All Blacks halfback TJ Perenara showed his aroha for Ihumātao in true form on the field and in person.
Perenara visited Ihumātao turning the words written on his wristband in the into reality.
Last night the All Blacks half back came off the bench in the All Blacks' 36-nil demolition of the Wallabies at Eden Park, and his wristband stood out when he led the team's haka before the game commenced.
He told Te Ao news “I was so nervous first coming ay, I just had this fire in my stomach about needing to be here and then coming here I was at peace man.”
Perenara led the All Blacks haka before the game against the Wallabies at Eden Park. Bold writing on his wrist band showed out the word Ihumatao written on his wristband.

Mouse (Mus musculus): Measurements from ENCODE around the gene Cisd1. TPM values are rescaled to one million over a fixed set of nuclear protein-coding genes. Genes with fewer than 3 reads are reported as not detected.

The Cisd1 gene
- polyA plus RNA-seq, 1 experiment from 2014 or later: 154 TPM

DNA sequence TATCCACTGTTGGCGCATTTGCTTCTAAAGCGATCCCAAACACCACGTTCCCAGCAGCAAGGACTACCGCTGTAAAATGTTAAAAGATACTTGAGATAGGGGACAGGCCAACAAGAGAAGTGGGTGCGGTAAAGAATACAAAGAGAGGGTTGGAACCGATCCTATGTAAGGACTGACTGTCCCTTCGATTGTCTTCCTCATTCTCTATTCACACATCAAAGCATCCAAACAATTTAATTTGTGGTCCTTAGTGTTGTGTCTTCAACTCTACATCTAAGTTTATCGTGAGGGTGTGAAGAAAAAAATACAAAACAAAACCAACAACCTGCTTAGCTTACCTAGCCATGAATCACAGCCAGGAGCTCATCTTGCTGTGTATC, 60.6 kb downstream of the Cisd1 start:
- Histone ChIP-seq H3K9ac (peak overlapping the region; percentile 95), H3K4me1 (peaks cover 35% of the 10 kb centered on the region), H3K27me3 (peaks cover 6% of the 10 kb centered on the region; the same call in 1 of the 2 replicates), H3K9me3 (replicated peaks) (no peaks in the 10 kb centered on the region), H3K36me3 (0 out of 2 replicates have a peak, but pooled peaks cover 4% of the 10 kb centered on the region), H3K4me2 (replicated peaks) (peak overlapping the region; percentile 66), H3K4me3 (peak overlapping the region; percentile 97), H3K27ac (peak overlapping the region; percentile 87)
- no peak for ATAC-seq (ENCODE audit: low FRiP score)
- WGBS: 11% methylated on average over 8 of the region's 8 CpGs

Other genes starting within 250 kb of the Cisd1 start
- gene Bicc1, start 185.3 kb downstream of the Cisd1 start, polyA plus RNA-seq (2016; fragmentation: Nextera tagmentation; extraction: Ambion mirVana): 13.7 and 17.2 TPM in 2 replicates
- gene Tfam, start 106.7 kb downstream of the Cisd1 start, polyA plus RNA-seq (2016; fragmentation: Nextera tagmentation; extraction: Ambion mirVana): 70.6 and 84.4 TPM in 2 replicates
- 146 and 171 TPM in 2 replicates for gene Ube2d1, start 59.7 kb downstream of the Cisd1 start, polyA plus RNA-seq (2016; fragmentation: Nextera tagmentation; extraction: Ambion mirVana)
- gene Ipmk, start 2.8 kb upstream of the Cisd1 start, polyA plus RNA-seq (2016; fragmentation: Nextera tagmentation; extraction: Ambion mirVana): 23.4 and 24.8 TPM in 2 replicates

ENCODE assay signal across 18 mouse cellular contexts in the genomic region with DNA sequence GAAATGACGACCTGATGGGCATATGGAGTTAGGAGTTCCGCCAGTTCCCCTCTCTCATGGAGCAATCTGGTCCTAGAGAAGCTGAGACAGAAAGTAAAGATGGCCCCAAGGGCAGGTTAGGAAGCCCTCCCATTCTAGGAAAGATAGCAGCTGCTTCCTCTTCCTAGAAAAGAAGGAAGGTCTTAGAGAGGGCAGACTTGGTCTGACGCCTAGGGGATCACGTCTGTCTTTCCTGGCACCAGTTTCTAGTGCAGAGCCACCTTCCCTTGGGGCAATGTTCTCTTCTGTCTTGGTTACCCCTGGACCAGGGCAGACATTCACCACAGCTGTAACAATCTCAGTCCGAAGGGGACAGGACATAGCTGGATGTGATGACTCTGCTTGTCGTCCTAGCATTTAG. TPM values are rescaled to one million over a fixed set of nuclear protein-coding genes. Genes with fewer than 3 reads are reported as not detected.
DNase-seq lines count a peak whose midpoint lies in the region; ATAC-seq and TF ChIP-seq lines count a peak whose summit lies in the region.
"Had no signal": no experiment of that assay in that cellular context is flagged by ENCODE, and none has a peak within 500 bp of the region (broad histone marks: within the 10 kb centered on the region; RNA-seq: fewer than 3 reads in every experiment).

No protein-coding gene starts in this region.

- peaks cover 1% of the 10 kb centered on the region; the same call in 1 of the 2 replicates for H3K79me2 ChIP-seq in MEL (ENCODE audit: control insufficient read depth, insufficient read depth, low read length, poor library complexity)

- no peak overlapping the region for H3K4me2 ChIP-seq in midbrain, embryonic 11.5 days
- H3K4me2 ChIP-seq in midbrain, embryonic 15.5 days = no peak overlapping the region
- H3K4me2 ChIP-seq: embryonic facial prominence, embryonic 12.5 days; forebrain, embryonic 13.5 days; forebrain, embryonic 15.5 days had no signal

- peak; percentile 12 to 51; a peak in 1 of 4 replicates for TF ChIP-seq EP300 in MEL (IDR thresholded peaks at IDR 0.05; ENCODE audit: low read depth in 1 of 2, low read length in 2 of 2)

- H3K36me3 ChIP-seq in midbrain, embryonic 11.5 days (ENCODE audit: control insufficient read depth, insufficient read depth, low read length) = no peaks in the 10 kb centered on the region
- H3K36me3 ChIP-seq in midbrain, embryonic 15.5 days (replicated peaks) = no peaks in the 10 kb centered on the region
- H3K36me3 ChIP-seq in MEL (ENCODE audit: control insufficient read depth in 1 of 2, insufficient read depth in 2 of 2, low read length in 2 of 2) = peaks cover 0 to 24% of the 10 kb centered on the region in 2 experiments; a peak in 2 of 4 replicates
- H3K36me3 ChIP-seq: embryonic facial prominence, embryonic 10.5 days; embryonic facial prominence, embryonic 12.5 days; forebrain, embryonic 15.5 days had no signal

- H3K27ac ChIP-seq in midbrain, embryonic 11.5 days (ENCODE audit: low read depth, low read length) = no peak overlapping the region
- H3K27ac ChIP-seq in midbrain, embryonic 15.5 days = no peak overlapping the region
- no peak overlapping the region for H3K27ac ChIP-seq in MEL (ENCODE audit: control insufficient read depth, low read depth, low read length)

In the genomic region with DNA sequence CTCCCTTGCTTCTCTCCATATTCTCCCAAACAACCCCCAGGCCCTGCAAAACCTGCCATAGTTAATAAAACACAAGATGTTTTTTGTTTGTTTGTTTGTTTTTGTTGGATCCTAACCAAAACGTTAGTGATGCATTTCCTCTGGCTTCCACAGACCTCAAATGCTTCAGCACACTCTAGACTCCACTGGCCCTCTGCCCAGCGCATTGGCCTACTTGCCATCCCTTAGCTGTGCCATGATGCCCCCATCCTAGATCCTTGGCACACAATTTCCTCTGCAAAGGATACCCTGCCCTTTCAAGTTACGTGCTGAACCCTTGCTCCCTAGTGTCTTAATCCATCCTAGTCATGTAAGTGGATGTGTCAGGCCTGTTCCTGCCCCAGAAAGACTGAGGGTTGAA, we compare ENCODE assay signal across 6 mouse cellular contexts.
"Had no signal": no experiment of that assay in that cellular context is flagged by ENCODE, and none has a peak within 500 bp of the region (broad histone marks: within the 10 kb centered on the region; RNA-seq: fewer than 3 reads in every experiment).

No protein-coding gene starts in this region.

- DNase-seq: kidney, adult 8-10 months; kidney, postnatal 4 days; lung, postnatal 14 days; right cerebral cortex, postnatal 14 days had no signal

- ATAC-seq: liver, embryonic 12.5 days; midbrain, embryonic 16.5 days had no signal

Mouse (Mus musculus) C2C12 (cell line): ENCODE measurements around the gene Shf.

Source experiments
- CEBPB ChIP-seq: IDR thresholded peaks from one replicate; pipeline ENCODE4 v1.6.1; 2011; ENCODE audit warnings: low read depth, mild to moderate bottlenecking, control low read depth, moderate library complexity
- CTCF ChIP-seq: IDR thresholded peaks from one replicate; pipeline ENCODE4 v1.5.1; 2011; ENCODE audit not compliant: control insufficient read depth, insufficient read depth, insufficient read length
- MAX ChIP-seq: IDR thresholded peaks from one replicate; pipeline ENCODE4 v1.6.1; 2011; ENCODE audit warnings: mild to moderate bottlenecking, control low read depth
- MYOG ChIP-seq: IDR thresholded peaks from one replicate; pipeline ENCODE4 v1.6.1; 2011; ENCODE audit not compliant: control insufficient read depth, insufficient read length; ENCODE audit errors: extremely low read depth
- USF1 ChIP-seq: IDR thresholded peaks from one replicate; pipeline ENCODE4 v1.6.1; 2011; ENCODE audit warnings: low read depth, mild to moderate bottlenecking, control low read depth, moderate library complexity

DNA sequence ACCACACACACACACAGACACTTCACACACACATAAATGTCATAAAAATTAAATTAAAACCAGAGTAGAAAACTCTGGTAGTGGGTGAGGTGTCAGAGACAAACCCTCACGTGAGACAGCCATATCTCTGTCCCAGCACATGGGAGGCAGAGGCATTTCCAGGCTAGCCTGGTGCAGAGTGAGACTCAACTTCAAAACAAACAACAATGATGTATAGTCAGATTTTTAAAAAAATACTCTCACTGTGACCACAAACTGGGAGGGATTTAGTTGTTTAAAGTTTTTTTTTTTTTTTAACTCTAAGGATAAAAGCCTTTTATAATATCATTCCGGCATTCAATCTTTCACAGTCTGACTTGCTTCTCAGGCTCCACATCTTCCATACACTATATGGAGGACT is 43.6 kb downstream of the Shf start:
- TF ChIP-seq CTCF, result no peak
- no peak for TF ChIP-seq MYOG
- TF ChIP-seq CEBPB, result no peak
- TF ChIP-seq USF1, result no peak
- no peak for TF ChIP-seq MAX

“I guess for me, wearing Ihumātao on my wrist was that, a sign of solidarity with our people, it's me showing my support and where my heart lies with it and that's what I can do from a far.”
Being here today with my whanau it's really sunken in for me for how important it is to be here, to be a part of it with our people with our whenua.”
This wasn't the first time Perenara has worn 'Ihumātao' on his wrist the season, but was the first time it attracted the attention of social media.
All Blacks coach Steve Hansen says, "It's his decision, it doesn't bother me, I didn't even notice it to be honest. They write all sorts of stuff on their wristbands these blokes these days, I don't know what I'd write on mine if I had one."